You probably think you’re pretty predictable as a leader. Your team clearly knows your standards and expectations. They know how you’ll behave in pretty much any leadership situation. That predictability gives them comfort and makes them confident in your leadership.
I ask a poll question on SmartBrief on Leadership every week (and if you don’t subscribe to SmartBrief, you’re missing out so go sign up here now… go on… I’ll wait until you get back…). In two recent polls I asked readers how predictable they thought they were as leaders. The question was “How predictable is your leadership style?” in both cases.
When asked about their own style, people responded like this:
– My team always knows what to expect from me and how I lead. 29.15%
– Most of the time I’m predictable but I occasionally surprise people. 68.37%
– I’m mostly unpredictable and my team reacts to my shifts in style. 0.58%
– I’m completely unpredictable and my style is not clear to most others. 1.90%
When asked the same question about their bosses, people responded like this. For ease of doing math, I’ve included the variance between responses in the two polls in parentheses after the values:
How predictable is your boss’s leadership style?
– I always know what to expect from my boss and how he/she leads. 22.36% (-6.79)
– He/she is predictable most of the time but occasionally surprises me. 53.21% (-15.16)
– My boss is mostly unpredictable, and I react to his/her shifting style. 15.77% (+15.19)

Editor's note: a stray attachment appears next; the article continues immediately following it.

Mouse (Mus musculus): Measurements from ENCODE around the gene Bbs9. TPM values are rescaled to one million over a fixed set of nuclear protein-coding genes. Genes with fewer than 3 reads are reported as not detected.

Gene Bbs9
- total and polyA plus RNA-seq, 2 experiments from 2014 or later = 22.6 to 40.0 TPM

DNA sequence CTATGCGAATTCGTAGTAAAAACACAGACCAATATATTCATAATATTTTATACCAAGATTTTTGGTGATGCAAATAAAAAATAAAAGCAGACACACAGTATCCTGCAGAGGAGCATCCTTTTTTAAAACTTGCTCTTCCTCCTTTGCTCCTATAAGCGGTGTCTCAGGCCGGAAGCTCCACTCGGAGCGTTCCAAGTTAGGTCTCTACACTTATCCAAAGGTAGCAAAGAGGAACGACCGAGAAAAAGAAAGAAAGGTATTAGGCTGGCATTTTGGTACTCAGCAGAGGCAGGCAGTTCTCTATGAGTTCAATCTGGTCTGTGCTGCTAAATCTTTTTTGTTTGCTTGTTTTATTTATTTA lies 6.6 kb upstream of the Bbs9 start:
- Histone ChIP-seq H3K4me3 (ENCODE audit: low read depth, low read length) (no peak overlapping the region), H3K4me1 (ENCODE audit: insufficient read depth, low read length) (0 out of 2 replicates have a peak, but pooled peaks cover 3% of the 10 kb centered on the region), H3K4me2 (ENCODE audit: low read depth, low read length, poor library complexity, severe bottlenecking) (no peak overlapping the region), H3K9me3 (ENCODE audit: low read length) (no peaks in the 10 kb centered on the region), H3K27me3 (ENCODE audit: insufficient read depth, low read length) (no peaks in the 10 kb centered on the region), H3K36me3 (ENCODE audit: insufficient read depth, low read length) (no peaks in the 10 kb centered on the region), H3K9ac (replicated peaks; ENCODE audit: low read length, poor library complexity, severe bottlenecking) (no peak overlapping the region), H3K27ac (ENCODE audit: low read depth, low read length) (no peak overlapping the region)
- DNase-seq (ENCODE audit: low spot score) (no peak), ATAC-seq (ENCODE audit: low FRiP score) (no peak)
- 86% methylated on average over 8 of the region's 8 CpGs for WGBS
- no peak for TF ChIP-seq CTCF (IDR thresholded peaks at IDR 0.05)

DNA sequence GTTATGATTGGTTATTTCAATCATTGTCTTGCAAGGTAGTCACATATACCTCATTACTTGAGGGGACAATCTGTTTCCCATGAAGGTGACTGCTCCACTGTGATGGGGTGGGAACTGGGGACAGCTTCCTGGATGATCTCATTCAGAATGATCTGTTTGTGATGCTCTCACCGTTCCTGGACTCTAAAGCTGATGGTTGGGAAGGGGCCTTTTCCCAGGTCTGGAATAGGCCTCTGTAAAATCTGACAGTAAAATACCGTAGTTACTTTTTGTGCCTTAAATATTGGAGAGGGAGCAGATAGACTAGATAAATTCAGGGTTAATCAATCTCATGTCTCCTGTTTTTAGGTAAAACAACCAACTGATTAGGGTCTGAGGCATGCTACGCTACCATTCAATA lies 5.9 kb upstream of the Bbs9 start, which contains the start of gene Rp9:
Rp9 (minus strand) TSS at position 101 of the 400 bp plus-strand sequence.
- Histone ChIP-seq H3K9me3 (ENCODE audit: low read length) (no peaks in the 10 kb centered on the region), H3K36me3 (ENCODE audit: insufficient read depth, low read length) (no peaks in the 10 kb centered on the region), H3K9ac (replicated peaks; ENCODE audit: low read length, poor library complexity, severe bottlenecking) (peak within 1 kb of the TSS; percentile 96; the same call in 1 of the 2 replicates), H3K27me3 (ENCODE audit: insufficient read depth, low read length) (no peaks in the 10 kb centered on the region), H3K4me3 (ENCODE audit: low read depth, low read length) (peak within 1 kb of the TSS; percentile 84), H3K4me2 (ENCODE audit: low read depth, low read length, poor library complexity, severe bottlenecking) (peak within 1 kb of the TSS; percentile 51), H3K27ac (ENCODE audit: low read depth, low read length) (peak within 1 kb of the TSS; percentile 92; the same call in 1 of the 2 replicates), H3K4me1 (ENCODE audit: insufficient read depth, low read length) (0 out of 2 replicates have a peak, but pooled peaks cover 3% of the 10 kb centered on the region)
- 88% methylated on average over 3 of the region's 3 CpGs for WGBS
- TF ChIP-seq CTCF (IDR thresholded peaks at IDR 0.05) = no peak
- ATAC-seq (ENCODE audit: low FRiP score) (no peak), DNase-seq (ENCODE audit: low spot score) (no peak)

– My boss is completely unpredictable, and his/her style is not clear to me. 8.67% (+6.77)
Wow. Big shift in terms of how predictable people think they are versus how predictable they find their bosses to be (notice all those variances move in the wrong direction – toward unpredictability). For you visual learners out there, here’s what those responses look like:
So it would seem we find ourselves much more predictable than we find our bosses. Here’s the rub: YOU’RE PROBABLY SOMEBODY’S BOSS AND THEY DON’T THINK YOU’RE VERY PREDICTABLE!
Predictability equals productivity. If your people are spending time and energy worrying about what you’re going to do and how you’re going to lead, they’re not spending time and energy on their work. No matter how predictable you think you are, what really matters is how predictable your people think you are.
My recommendation: articulate your leadership philosophy and standards clearly and concisely. I believe doing so is such a powerful tool that I’ve written an entire book on the topic of clear leadership philosophies – One Piece of Paper: The Simple Approach to Powerful, Personal Leadership (you can get a discounted pre-sale copy on Amazon – just CLICK HERE). You MUST articulate who you are and what you stand for as a leader if you expect your people to understand you, trust you, and follow you.
Don’t accept the mediocrity of being the unpredictable leader. Invest the time and energy required to become more predictable. Sit down and write your leadership philosophy and standards. Distribute it and discuss it with your teams. If you’re not sure how to do that, read some of the posts on this blog about leadership philosophies and grab a copy of the book. You and your team will be glad you did!
– Grab a pre-sale copy of my upcoming book One Piece of Paper. CLICK HERE to get yours!